Protection of Lawful Commerce in Arms Act
|Other short titles||Child Safety Lock Act of 2005|
|Long title||An Act to prohibit civil liability actions from being brought or continued against manufacturers, distributors, dealers, or importers of firearms or ammunition for damages, injunctive or other relief resulting from the misuse of their products by others.|
|Nicknames||Protection of Lawful Commerce in Arms Act of 2005|
|Enacted by||the 109th United States Congress|
|Effective||October 26, 2005|
|Statutes at Large||119 Stat. 2095|
|U.S.C. sections created||15 U.S.C. ch. 105 §§ 7901, 7902, 7903|
|U.S.C. sections amended||18 U.S.C. ch. 44 §§ 921, 922, 924|
The Protection of Lawful Commerce in Arms Act (PLCAA) is a United States law that protects firearms manufacturers and dealers from being held liable when crimes have been committed with their products. However, both manufacturers and dealers can still be held liable for damages resulting from defective products, breach of contract, criminal misconduct, and other actions for which they are directly responsible in much the same manner that any U.S.-based manufacturer of consumer products is held responsible. They may also be held liable for negligent entrustment when they have reason to know a gun is intended for use in a crime.
The PLCAA is codified at 15 U.S.C. §§ 7901–7903.
In the years before passage of the act, victims of firearms violence in the United States had successfully sued manufacturers and dealers for negligence on the grounds that they should have foreseen that their products would be diverted to criminal use.
In 1998, Chicago Mayor Richard M. Daley sued gun makers and dealers, saying: "You can't expect the status quo on businesses which make money and then have no responsibility to us as citizens." The city of Bridgeport, Connecticut, also sued several gun companies. Mayor Joseph Ganim said that the city's action aimed at "creating law with litigation.... That's the route that we're going because [the industry has] always very effectively, with big money, lobbied the legislature and kept laws from being passed."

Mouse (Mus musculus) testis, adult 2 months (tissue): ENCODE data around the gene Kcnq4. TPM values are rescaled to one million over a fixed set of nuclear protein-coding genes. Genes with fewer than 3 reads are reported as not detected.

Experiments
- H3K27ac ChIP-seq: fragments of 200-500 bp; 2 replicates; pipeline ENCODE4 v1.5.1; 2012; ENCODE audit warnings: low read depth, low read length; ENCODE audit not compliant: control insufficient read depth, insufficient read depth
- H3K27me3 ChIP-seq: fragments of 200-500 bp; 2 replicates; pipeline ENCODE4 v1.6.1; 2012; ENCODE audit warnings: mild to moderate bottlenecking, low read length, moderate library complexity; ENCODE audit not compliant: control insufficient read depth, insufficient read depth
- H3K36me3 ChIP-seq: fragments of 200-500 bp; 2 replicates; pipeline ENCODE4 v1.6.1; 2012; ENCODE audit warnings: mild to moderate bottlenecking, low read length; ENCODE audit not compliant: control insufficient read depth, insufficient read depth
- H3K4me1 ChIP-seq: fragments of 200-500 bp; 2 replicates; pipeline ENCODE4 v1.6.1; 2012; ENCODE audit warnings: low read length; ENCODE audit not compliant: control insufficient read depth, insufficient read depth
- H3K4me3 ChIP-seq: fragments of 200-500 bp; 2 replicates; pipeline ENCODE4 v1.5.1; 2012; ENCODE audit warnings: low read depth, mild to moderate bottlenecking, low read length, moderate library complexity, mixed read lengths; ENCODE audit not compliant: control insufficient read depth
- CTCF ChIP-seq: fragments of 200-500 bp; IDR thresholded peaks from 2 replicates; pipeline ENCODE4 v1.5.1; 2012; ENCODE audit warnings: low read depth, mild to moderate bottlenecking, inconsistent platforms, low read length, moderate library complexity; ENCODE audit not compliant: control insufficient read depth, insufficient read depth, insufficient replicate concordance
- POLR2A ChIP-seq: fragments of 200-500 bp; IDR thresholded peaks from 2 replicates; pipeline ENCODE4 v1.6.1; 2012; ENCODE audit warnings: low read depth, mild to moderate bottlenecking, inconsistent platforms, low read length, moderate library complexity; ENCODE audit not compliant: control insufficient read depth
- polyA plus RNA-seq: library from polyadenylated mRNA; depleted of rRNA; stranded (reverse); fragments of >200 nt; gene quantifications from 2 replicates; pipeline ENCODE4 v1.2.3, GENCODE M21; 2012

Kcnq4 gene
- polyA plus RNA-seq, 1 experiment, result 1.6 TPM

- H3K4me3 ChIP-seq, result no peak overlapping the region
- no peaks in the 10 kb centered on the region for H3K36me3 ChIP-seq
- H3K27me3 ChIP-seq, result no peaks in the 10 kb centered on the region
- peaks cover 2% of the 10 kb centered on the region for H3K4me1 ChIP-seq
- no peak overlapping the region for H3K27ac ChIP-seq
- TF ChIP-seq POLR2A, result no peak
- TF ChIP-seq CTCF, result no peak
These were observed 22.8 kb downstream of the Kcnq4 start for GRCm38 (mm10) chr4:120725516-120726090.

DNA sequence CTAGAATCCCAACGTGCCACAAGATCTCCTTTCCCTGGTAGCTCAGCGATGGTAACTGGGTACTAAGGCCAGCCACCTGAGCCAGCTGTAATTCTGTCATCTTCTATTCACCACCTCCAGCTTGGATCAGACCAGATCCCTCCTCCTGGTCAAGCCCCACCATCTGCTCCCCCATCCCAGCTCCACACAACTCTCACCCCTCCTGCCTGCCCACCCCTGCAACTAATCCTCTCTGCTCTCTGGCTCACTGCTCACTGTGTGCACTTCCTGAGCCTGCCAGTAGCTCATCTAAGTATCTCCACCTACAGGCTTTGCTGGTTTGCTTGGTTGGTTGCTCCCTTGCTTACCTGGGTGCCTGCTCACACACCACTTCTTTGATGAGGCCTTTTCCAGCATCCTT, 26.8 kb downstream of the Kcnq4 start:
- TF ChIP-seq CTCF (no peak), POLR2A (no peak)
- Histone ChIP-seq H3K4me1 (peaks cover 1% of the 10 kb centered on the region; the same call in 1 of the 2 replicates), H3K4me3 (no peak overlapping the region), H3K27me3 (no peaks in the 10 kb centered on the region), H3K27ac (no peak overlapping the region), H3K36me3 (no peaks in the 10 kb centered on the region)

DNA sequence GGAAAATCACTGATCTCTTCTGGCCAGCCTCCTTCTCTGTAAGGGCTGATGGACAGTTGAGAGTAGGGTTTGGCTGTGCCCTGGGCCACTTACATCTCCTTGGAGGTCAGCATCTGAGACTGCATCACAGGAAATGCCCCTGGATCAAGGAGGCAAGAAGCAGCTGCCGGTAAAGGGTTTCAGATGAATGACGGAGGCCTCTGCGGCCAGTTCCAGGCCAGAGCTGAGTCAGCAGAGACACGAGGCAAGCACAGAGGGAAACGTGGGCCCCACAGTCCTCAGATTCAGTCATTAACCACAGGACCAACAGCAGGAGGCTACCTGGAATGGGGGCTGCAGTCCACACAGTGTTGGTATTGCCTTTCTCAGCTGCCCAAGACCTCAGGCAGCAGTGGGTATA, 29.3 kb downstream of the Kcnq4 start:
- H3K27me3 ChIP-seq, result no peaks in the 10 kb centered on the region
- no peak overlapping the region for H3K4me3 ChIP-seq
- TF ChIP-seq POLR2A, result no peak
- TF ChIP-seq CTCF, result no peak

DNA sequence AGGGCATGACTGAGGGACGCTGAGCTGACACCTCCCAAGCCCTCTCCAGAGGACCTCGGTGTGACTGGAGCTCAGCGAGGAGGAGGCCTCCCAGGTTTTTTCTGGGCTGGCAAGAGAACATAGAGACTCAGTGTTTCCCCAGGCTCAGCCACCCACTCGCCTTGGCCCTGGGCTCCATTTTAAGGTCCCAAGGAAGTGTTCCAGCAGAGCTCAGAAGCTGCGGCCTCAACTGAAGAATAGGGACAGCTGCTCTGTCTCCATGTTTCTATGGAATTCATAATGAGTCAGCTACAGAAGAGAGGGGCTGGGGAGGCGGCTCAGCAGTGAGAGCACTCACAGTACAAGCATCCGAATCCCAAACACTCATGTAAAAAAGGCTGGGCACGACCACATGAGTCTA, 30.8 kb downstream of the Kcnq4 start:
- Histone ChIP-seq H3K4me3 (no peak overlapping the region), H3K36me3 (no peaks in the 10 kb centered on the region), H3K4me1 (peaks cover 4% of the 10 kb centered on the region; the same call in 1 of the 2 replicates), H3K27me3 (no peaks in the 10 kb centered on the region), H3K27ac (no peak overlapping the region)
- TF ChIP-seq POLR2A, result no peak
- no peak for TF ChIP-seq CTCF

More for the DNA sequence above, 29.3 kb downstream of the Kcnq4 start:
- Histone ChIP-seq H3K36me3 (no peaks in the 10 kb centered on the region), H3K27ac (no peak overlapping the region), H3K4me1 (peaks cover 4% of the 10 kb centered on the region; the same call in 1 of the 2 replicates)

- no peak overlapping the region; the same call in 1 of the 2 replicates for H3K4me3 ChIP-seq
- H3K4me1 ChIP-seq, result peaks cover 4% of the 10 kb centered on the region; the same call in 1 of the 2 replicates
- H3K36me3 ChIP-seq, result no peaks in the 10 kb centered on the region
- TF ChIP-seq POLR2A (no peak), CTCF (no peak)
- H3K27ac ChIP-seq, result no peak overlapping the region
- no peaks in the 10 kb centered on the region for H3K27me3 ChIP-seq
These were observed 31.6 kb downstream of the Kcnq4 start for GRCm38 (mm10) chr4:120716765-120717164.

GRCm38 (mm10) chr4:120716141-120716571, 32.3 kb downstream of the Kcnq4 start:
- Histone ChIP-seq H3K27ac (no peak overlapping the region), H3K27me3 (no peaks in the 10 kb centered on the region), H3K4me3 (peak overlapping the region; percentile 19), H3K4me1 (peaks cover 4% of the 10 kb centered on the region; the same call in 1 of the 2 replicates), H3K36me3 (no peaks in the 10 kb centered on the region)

In 2000, Smith & Wesson, facing several state and federal lawsuits, signed an agreement brokered by President Bill Clinton, in which the company voluntarily agreed to implementing various measures in order to settle the suits. The agreement required Smith & Wesson to sell guns only through dealers that complied with the restrictions on all guns sold regardless of manufacturer, thus potentially having a much wider potential impact than just Smith & Wesson.
HUD Secretary Andrew Cuomo was quoted as saying that gun manufacturers that did not comply would suffer "death by a thousand cuts", and Eliott Spitzer said that those who didn't cooperate would have bankruptcy lawyers "knocking at your door".
It was signed into law on October 26, 2005, by President George W. Bush and became Public Law 109–92. Wayne LaPierre of the National Rifle Association thanked President Bush for signing the Act, for which it had lobbied, describing it as "... the most significant piece of pro-gun legislation in twenty years into law".
Since the law's passage, there have been two cases taken to a jury trial for damages. In the first, a jury found in favor of a gun store in Alaska after a gun purchased by Jason Coday was used in a murder. The second resulted in a six million dollar verdict against Badger Guns after guns negligently sold there were used to shoot police officers.
In 2016, a Missouri gun store settled for $2.2 million, for selling a gun to a schizophrenic woman who later killed her father, after the Missouri Supreme Court ruled that the sale was "negligent entrustment" and therefore was not protected by the PLCAA. The store had previously been warned by the woman's parents that she was mentally unstable, and asked that she not be sold a gun.